Report a Labor Law Violation
Report widespread cases of wage theft to the Labor Commissioner's Office.
- You can report any employer committing wage theft, even if you do not work there.
- The Labor Commissioner's Office cannot investigate every report and prioritizes those that involve widespread wage theft affecting large groups of workers.
- After an investigation, the Labor Commissioner's Office can issue citations, attempt to collect wages due to workers, and work with the employer to correct any violations.
- If you are a victim of wage theft, you should file a wage claim in order to recover your unpaid wages.
Which One Is Right for You?
|Report of Labor Law Violation||Wage Claim Process|
|Anyone can report labor law violations affecting a group of workers.||Workers must file their own wage claim individually.|
|Not all reports of labor law violations will be investigated. The Labor Commissioner prioritizes widespread cases involving groups of workers.||A Deputy Labor Commissioner will be assigned to review the wage claim.|
|If an investigation is conducted, the Labor Commissioner's Office may take the following steps: review the employer's records, interview workers, and inspect the workplace.||A settlement conference will be scheduled for the worker and employer(s). If settlement on the wages owed is not reached, a hearing will be scheduled.|
|If investigators find there was wage theft, the Labor Commissioner's Office will issue citations requiring the employer to pay wages and/or civil penalties.||After the hearing, the hearing officer will issue their decision on the result of the wage claim and the wages owed to the worker, if any.|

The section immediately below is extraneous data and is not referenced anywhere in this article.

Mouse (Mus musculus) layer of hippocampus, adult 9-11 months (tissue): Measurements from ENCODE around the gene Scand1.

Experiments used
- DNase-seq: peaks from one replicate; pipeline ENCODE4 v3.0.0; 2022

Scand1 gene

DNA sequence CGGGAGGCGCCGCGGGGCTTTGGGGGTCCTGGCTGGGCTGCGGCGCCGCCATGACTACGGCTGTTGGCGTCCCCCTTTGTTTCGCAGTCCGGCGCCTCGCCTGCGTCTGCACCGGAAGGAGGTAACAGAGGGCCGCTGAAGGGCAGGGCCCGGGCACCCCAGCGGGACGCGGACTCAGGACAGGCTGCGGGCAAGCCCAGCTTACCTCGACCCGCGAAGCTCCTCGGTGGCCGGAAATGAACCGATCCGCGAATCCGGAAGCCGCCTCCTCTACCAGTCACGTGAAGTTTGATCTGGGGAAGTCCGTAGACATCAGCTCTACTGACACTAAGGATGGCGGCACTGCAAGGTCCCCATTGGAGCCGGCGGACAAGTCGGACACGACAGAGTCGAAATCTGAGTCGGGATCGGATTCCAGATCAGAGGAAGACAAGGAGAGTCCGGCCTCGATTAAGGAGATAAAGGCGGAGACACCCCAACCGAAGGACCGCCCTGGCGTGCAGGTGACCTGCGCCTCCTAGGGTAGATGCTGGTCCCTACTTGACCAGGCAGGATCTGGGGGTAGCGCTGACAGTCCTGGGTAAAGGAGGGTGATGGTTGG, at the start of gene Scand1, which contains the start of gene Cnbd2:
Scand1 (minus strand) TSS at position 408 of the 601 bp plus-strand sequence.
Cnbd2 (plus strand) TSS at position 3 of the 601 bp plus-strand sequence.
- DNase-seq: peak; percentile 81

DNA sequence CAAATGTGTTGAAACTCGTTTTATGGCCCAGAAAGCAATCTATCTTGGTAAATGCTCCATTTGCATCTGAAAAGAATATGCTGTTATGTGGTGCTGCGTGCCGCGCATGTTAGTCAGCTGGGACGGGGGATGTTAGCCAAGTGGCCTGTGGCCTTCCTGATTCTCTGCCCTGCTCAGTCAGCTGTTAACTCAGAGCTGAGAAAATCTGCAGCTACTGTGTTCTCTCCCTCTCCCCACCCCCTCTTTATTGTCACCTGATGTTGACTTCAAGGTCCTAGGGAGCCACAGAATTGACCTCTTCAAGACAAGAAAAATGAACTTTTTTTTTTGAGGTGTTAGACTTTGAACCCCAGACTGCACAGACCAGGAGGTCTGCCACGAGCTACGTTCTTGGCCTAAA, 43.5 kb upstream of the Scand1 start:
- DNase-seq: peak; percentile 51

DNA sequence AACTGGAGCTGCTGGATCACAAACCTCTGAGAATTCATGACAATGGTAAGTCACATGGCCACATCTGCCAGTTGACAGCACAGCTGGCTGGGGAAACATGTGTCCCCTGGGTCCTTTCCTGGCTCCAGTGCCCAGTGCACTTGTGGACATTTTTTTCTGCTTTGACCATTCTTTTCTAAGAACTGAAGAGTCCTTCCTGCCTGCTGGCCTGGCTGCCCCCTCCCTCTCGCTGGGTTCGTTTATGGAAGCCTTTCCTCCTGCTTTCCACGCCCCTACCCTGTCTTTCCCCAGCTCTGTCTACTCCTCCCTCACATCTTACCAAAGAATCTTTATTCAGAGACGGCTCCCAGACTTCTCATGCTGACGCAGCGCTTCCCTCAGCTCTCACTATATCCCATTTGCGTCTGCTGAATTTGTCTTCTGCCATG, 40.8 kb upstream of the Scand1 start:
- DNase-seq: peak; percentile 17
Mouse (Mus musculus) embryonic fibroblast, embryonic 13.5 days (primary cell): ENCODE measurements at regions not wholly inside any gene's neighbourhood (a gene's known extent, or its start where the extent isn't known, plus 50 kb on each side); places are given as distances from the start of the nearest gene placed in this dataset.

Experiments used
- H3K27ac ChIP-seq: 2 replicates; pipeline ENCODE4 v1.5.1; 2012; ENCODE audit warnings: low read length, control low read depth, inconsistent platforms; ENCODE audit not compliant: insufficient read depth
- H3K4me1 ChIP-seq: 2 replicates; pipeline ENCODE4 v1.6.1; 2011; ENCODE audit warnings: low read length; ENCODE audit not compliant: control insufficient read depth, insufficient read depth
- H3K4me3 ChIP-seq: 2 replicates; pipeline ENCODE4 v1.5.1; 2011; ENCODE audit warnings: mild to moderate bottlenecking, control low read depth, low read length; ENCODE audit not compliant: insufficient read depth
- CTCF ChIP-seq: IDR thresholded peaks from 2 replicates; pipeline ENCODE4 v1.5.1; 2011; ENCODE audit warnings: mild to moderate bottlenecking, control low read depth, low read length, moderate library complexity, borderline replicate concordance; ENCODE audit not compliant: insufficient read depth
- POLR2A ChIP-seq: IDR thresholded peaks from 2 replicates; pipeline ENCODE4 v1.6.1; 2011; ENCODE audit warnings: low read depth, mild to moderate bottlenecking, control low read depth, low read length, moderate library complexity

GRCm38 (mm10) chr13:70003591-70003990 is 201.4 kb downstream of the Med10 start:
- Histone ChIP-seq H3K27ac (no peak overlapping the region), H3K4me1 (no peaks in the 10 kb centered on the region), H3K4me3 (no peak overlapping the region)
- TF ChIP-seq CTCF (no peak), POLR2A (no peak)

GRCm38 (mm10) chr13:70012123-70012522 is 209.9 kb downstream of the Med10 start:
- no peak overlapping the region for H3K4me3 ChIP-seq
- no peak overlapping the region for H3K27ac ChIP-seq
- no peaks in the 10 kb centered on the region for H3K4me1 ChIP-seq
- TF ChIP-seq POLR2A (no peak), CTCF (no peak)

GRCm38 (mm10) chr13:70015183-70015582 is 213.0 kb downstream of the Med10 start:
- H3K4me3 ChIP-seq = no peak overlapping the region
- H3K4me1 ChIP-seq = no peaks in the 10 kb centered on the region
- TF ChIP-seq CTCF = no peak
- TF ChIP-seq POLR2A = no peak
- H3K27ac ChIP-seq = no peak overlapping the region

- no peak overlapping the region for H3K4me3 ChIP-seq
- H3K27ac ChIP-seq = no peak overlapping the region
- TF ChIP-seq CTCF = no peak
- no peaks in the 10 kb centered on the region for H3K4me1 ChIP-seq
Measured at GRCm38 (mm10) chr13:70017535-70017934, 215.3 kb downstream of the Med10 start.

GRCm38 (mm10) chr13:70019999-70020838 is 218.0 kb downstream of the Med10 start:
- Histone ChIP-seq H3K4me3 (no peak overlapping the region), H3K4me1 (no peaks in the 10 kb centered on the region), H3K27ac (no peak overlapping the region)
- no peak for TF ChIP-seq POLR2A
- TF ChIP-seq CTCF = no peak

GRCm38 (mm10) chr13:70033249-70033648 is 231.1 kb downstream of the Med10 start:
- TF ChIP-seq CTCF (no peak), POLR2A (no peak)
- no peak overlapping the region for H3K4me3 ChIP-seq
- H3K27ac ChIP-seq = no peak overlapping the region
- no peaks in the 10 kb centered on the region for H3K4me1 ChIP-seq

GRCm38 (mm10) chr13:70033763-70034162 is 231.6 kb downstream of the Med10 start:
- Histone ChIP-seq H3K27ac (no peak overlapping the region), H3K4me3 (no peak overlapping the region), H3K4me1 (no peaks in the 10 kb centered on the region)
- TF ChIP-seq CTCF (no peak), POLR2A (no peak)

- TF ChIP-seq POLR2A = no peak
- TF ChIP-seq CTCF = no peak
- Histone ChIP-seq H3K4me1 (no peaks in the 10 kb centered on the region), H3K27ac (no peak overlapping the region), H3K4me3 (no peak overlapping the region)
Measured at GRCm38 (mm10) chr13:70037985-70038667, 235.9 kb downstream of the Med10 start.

What Happens Next
Reports of labor law violations are investigated at the Labor Commissioner's Office by Bureau of Field Enforcement (BOFE) investigators.
During an investigation, a BOFE investigator may speak with your employer on the worksite while another investigator speaks to workers at another location. The investigators will ask questions related to hours of work, wages, rest breaks, and other working conditions. BOFE investigators will not share workers' responses with the employer or ask workers about their immigration status.
If you are not comfortable speaking to an investigator at your worksite, you should ask them for their business card and call them after the inspection to talk at another location. If BOFE recovers wages that you are owed, you will be notified by mail after your employer pays the citations.
For more information visit the Labor Commissioner's website.
Wage Theft in the News
American Airporter Shuttle, Inc., and its owner-operator Phillip Achilles, illegally misclassified their drivers as independent contractors. The company must pay the six drivers $212,407 for minimum wages, overtime and meal period premiums, plus $8,050 in civil penalties to the state. "In misclassifying its workers as independent contractors, American Airporter Shuttle, Inc. gained an unfair competitive advantage by passing its expenses on to its workers," said Labor Commissioner Julie A. Su.
An investigation revealed that nine caregivers were forced to work 24-hour shifts, six to seven days a week, for $1.25 to $1.80 per hour. Citations were issued to Fairhill Castle LLC and its owners, Lamberto "June" and Jesusan Deleon of Spring Valley for minimum wage, overtime, meal period and workers' compensation violations from September 2013 to August 2014. They must pay $1,332,129 for underpaid wages and premiums, $716,846 for liquidated damages and $171,305 in civil penalties.
California Labor Commissioner Julie A. Su today announced that six car wash workers were paid $363,625 in wages owed to them by two car wash operators in the Los Angeles area. The workers were shorted on minimum wages and overtime, and were denied rest and meal breaks as required by law. The Labor Commissioner's Office determined that the workers, who had been employed an average of six years, worked 10 to 12 hours each day and were paid only $3.50 to $5.40 per hour, well below the state's minimum wage.